I'm wondering how long it took for the Black Speech of Mordor inscribed around the One Ring to fade after Isildur took the ring from Sauron?

  • Do you mean after it would cool off from exposure to fire? – Xantec Apr 29 '13 at 16:17
  • No. In general. – Slytherincess Apr 29 '13 at 16:32
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    Your question and title are asking two different things. They may be related, but "How long did Isildur possess the One Ring?" and "How long did it take for the Black Speech to fade from the Ring?" are still two distinct questions with separate answers. – jwodder Apr 29 '13 at 16:39
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    @jwodder - I think I've fixed it. – Slytherincess Apr 30 '13 at 1:03

We don't know how long it took for the writing to fade. We do at least know that Isildur went to Minas Tirith (then called Minas Anor) to write the scroll that Gandalf later found, where he described that the writing on the Ring was only just fading. It's at least a week's journey from Mordor to Minas Tirith, so we presume that it took at least that long to fade.

The interesting thing is what that implies for the body of Sauron. We know that after taking the Ring out of Frodo's fire, the writing disappeared almost immediately: so Sauron's hand must have been many many times hotter than an ordinary fire.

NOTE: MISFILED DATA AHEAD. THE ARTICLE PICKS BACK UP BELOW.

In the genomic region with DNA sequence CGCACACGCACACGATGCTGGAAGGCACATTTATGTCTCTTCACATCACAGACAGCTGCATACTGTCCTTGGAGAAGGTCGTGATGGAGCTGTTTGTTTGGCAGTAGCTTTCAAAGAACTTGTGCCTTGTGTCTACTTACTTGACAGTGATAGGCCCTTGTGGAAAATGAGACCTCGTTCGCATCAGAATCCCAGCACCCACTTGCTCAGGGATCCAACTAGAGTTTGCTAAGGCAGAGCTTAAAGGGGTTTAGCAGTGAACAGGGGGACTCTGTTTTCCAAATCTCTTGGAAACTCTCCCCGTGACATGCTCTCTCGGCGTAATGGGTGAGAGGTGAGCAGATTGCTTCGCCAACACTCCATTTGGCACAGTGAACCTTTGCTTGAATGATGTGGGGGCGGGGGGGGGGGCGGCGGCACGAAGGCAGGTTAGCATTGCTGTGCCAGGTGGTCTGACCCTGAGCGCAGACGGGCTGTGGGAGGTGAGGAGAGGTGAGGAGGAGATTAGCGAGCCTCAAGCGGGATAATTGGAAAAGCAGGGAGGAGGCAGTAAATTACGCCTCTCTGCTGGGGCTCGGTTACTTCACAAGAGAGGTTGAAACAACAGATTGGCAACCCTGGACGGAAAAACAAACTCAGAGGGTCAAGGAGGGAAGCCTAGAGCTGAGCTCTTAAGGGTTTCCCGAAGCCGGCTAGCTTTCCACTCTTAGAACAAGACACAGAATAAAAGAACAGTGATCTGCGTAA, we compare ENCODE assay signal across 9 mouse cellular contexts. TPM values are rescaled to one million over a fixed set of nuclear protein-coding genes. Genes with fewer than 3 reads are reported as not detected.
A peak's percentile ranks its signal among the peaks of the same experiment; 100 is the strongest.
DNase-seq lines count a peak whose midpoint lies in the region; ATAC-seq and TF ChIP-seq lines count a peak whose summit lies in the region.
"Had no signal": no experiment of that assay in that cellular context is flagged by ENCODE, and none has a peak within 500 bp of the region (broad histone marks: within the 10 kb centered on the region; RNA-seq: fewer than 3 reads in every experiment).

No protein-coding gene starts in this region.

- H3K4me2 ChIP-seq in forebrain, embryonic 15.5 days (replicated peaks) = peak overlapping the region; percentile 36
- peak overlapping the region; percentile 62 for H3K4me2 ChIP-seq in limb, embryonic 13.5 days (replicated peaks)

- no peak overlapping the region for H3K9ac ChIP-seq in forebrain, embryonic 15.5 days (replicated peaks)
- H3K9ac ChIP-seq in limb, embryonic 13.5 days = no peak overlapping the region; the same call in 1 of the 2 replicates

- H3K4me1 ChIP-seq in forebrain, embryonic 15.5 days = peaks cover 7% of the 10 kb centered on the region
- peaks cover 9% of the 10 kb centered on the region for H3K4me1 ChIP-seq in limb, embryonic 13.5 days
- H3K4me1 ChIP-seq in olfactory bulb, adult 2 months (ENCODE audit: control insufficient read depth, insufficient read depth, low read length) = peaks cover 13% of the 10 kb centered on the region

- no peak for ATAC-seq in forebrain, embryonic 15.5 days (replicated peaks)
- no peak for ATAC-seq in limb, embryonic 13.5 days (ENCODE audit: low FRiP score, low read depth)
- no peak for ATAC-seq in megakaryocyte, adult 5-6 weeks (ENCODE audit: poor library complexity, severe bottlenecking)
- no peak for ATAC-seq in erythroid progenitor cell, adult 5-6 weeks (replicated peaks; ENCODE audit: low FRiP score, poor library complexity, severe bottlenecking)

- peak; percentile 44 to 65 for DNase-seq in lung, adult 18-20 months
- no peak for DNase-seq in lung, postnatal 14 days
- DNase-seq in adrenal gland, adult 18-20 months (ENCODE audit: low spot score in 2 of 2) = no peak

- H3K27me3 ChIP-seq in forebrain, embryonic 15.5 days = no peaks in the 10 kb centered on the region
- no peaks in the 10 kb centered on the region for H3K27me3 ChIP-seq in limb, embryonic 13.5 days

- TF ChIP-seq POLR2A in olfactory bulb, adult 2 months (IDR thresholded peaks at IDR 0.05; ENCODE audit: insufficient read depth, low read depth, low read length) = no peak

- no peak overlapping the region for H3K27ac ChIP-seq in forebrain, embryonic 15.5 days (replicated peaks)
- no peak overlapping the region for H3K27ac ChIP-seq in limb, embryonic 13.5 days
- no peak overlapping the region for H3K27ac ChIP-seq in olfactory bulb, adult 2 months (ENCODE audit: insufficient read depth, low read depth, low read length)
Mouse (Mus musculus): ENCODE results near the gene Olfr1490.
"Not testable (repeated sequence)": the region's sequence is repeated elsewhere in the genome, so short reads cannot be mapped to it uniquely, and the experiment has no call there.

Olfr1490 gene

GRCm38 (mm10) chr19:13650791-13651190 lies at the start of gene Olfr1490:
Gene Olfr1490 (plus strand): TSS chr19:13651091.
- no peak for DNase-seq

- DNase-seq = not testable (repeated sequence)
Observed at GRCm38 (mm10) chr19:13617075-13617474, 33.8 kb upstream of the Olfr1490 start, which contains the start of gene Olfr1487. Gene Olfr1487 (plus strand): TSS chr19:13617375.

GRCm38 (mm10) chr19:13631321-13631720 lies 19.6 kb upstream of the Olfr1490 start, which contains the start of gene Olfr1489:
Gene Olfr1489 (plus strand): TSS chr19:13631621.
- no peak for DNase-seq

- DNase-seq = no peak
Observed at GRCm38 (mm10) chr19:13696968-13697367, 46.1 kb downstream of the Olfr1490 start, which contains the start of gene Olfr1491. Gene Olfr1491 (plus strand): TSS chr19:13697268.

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    Isildur was also burned by the ring when he took it ("it was hot when I first took it, hot as a glede, and my hand was scorched, so that I doubt if ever again I shall be free of the pain of it"), whereas when Gandalf handed it to Frodo the ring was still cool ("'It is quite cool,' said Gandalf. 'Take it!'"). – user8719 Apr 29 '13 at 17:44
  • @SocioMatt I meant 'taking it out after putting it into...', now rephrased. – Daniel Roseman Apr 29 '13 at 17:57
  • @DanielRoseman Thought so. Just wanted to clarify. Comment deleted. – SocioMatt Apr 29 '13 at 17:57
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    Further into Isuldur's recollection is the follwoing: "The Ring misseth, maybe, the heat of Sauron's hand, which was black and yet burned like fire, and so Gil-galad was destroyed." Which actually implies that the heat of Sauron's touch was instrumental in Gil-galad's defeat. That would be pretty hot. – horatio Apr 30 '13 at 20:18
  • Sauron's power flowing through the Ring may have caused its heat, like an electric current flowing through a coil. It doesn't mean that Sauron himself was extremely hot. – TheMathemagician Jul 19 '15 at 23:04

How long the writing is visible depends on how hot the Ring was

This answer is based on the book rather than the movies. We are told of two times when the writing was visible.

Isildur's scroll

Gandalf reports to the Council of Elrond that he has read a scroll made by Isildur in Minas Anor (known later as Minas Tirith).

‘For Isildur did not march away straight from the war in Mordor, as some have told the tale.’

‘Some in the North, maybe,’ Boromir broke in. ‘All know in Gondor that he went first to Minas Anor and dwelt a while with his nephew Meneldil, instructing him, before he committed to him the rule of the South Kingdom. In that time he planted there the last sapling of the White Tree in memory of his brother.’